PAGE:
I'm going into excruciating detail, because some teachers & writers simply describe vibrato as pushing the string back & forth which is not only vague and inaccurate-- it can also steer a player off the course of realizing that a tension & release is occurring and of ever learning to utilize that factor. Most guitarists discover this accidentally and many players NEVER get vibrato. I've watched players trying to "shake" a fretted note-- resulting in a shakey sounding note instead of vibrato. Sound familiar?

Applying force both ways makes it very difficult to maintain an oscillating equilibrium since you actually encounter resistance in one direction only. The string wants to return, so you hardly need to force it back to the home note. In fact, forcing it back only confuses your own motor skills into nullifying the vibrato in most cases. There's that shakey thing again. If you've ever jumped on a trampoline or a diving board you may have experienced what occurs when trying to jump against the rebound. It disrupts & nullifies the entire bounce cycle-- sometimes even knocks your a#@ into the grass. Getting smooth fluid vibrato is similar to jumping on a trampoline. Wider vibrato is like jumping higher. The forces are in equilibrium. SRV's Texas Flood is loaded with prime examples of great vibrato equilibrium.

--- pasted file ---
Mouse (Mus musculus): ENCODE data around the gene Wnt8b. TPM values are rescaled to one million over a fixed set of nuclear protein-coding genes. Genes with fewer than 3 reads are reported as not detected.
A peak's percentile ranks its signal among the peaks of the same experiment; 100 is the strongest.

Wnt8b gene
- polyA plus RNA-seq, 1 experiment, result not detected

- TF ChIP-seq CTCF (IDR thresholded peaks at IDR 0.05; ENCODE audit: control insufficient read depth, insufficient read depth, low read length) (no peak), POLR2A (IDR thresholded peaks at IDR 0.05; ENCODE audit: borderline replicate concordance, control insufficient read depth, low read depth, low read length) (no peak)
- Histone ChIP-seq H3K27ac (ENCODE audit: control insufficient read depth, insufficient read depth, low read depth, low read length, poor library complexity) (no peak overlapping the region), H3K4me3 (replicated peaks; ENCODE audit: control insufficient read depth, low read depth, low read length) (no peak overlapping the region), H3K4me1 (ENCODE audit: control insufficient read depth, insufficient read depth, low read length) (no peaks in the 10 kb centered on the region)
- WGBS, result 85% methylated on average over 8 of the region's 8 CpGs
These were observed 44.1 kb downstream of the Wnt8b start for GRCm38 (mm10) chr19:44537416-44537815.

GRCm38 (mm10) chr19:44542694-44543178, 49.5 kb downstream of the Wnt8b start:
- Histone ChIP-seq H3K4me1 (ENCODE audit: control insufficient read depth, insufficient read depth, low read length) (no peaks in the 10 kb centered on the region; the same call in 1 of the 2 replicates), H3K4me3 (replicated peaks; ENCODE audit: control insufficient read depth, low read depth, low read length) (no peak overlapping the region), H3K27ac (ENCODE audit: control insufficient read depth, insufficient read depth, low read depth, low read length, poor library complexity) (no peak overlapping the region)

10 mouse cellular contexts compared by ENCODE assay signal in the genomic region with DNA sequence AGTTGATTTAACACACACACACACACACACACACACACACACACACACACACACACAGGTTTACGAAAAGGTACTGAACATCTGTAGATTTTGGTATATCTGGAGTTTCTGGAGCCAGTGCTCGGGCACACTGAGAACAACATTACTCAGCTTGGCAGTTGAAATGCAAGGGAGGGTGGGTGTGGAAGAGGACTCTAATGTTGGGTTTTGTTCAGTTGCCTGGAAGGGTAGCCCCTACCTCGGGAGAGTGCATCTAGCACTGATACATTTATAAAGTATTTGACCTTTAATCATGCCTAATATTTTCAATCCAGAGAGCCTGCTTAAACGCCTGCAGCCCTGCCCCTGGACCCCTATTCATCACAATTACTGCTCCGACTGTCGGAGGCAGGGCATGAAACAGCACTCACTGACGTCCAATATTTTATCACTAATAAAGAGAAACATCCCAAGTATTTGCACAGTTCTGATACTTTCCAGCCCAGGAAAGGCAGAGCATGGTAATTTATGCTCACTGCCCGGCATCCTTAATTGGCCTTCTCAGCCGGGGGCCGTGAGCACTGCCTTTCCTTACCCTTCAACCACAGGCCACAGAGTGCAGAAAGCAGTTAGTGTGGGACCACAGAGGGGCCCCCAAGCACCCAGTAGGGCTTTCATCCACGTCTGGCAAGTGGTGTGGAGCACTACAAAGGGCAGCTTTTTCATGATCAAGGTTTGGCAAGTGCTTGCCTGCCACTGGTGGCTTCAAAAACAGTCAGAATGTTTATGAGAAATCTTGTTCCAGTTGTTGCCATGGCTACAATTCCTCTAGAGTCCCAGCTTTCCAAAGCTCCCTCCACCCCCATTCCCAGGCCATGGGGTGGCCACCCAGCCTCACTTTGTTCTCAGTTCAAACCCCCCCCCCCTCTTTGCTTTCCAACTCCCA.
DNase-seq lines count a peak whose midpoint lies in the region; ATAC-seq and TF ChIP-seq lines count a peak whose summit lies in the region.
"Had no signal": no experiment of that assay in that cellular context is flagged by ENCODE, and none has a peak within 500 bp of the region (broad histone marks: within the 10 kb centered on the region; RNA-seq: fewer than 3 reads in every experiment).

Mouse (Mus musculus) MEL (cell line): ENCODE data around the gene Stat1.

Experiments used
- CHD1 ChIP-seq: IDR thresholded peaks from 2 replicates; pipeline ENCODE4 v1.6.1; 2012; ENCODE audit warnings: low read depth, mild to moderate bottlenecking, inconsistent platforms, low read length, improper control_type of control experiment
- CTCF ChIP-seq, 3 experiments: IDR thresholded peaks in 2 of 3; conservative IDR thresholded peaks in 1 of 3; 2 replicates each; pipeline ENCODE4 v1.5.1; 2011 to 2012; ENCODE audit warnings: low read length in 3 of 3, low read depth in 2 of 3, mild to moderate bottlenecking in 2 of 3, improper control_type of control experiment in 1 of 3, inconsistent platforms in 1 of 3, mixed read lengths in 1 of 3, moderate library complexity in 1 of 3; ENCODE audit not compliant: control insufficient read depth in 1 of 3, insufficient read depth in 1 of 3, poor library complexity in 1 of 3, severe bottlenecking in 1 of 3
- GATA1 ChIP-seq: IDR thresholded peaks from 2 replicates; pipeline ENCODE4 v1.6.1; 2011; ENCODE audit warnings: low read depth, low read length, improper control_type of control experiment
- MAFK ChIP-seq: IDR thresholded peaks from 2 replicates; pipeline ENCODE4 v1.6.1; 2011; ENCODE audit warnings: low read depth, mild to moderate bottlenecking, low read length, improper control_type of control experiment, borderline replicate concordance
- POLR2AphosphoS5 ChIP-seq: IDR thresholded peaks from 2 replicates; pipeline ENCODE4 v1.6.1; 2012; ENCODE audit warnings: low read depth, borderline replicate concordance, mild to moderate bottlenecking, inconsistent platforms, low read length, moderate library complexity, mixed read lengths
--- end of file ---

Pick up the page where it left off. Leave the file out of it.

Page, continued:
Yeah, I'm beatin' this to death alright. But nobody else ever really explains the physics, so I'm feelin' kinda original-- not that I invented vibrato or the internet or pop tarts, but cuz I'm putting this into language.

Okay, so now let's talk about pivot points or fulcrum points-- and tennis balls. The vibrato travel range of bending a string across a fret surface by mechanical-human means involves pivot points. These pivot points are the elbow joint and the middle knuckle joint or "proximal inter-phalangeal joint" clearly indicated HERE. Muscles provide the tension & release, while one of these joints acts as the pivot point. Squeezing and releasing a tennis ball engages pivot points in the finger joints. Unsqueezing the ball involves simply releasing the tension, and the ball returns itself into shape.

In the context of pivot points there is technically NO SUCH THING as "Wrist Vibrato". Yes, I said that. Just make a fist, make your forearm rigid, then grabbing your fist with the opposite hand, try rotating that fist at the wrist joint. Doesn't rotate. Sure, GI Joe's does but not yours. The actual pivot rotation occurs at the elbow. Yes, the forearm has 2 bones which permit this articulation, but the rotation emanates from the elbow end of the forearm, and not from the wrist end. If I described this well enough to communicate correctly, you weren't able to twist your hand at the actual wrist joint. When you twist your wrist your entire forearm always turns too. Watch it.

Get yourself some coffee...